Drum music can be moving in the extreme. It is vital, powerful and speaks to our most basic instincts. Perhaps this is because the purpose of drum music is, in essence, to provide a beat that can be heard by everyone. The beat unites the listeners, puts them all in the same time and space, and creates a bond between them. Given its abilities, it is unsurprising that the drum is one of the most pervasive instruments in the world, found in cultures across every continent on the planet. And even less surprising is the fact that many cultures, at one time or another, have applied the energy of the drum to religion and its ceremonies.
It would be impossible to give examples of all the different religious applications to which drums have been put. There are, after all, countless religions in the world today and who knows how many that have died out over the eons. Therefore, I will discuss only the applications in the religions with which I am the most familiar: Shinto, Judaism and Christianity.
Shinto is a very old religion, having existed as long as there have been people on the island of Japan. It predates the introduction of Buddhism and has survived to the present day. It is a polytheistic and animistic faith and is commonly translated as “The Way of the Gods.” To a visitor in Japan, the most obvious manifestations of Shinto are the many shrines where the public can go to worship. There are many different celebrations that are held at these shrines throughout the year, and traditional Japanese drums called taiko are often used during such celebrations. Taiko drums are capable of creating tremendous sounds, and the rumbling notes of these drums have long been associated with the gods. Indeed, in ancient Japan, there was a time when taiko could be played only on religious occasions and only by men who had been granted special permission by the priests.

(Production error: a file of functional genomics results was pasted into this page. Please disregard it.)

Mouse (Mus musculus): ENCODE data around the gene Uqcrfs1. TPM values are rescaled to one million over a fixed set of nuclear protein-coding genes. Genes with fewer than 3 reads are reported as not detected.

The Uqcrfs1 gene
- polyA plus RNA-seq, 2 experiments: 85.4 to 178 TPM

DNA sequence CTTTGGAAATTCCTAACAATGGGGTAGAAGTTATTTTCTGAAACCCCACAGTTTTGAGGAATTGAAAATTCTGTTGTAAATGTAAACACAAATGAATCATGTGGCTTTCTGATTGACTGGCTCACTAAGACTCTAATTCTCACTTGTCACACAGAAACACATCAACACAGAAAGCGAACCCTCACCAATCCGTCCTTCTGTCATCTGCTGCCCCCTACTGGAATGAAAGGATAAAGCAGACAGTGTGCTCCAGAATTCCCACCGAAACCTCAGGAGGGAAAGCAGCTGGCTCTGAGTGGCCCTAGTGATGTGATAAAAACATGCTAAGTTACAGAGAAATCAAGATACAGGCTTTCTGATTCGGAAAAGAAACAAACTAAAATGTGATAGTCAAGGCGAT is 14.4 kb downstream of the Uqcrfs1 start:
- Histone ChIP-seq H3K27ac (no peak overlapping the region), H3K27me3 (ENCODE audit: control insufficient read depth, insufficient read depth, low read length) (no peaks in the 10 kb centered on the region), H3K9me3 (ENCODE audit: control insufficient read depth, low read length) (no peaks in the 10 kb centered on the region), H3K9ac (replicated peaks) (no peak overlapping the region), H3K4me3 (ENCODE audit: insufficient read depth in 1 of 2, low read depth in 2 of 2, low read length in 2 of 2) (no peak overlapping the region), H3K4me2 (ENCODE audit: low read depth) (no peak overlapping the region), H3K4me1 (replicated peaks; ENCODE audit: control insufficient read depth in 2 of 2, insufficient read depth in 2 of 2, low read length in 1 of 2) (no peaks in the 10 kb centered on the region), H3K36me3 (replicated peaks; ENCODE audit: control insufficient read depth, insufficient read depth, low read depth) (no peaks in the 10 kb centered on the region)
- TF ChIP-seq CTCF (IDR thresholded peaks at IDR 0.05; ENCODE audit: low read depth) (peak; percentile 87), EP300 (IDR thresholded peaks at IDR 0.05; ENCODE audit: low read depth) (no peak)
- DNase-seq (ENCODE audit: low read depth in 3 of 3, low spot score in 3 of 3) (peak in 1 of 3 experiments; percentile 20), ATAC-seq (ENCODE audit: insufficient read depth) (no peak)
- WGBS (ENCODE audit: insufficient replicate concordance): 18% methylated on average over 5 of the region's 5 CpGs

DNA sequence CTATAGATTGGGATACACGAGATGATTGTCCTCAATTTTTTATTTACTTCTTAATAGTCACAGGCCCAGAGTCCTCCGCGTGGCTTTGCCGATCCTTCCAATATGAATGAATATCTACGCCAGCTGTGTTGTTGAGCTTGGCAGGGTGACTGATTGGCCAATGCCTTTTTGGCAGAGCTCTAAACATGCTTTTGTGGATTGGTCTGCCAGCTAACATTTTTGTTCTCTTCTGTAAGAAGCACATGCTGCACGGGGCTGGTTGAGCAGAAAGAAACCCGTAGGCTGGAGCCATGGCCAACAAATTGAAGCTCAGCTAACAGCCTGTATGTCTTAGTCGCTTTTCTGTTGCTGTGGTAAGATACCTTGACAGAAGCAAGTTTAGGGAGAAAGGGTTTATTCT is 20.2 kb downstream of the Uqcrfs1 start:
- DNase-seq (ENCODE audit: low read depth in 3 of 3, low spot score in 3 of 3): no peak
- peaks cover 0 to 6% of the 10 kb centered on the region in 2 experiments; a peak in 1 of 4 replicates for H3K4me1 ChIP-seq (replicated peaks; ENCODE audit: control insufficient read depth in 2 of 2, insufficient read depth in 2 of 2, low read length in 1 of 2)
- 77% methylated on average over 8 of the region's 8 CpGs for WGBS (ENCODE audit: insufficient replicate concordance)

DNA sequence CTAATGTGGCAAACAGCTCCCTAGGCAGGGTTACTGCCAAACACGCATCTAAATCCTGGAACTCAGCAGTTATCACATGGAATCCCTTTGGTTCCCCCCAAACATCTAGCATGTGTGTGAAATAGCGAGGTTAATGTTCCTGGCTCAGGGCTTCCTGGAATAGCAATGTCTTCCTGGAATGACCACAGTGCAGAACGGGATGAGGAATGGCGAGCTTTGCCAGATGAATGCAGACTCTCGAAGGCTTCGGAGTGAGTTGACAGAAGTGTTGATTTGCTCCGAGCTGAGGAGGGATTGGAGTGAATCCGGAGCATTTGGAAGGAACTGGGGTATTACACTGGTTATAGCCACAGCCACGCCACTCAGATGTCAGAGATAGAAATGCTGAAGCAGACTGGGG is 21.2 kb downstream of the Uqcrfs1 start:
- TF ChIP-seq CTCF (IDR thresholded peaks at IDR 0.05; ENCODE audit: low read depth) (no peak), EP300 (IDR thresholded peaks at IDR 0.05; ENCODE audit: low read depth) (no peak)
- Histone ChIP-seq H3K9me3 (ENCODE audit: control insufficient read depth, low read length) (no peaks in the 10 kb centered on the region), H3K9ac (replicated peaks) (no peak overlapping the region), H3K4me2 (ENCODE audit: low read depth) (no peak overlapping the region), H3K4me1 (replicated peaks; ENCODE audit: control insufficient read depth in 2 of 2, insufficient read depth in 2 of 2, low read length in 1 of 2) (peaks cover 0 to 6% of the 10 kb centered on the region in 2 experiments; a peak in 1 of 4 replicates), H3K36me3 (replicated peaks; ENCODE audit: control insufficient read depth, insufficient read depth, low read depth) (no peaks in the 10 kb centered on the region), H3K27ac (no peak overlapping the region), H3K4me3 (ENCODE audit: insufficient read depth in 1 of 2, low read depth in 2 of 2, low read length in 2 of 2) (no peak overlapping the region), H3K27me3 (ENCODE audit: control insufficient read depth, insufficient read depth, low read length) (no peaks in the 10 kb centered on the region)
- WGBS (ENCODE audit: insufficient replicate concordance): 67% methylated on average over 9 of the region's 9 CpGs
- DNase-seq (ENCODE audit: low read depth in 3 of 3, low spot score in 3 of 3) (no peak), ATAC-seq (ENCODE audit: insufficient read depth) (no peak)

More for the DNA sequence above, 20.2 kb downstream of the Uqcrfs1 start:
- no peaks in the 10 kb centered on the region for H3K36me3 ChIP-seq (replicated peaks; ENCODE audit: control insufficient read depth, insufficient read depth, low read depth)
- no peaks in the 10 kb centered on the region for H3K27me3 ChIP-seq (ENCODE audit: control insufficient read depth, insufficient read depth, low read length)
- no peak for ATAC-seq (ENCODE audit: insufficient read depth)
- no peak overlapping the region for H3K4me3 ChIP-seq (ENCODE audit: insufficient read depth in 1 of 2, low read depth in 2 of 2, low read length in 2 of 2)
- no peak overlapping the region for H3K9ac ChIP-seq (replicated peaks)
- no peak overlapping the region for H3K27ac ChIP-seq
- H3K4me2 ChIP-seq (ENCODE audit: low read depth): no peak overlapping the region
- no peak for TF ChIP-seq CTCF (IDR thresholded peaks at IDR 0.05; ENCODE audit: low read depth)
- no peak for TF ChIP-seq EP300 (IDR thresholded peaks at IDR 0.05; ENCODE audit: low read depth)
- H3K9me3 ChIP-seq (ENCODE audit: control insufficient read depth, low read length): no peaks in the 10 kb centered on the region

Many people would be surprised to learn that Judaism has a tradition of using drums. While one will not find a drum in a traditional service in a synagogue, this religion has a strong tradition of using music to celebrate God, and drums have often been a part of that music. Drums are specifically mentioned in the Torah in several locations: Miriam (sister of Moses) played drums in celebration of the Jews’ escape from the Egyptians and the splitting of the Red Sea (Exodus 15:20); and in Psalms, King David speaks of praising God with timbrels, or small, hand-held drums (150:4).
Traditionally, Christianity has excluded drums from its religious ceremonies. However, over the past decade or two, there has been a growing movement to expand Christian musical boundaries to include more contemporary music, and this has sometimes led to the inclusions of such nontraditional instruments as drums. Additionally, Christianity is unique in that it has managed to spawn several modern music genres, including Christian Rock, Christian Contemporary and even Christian Rap. Drums are certainly used to produce such music, which is, at its core, simply another method of worship.
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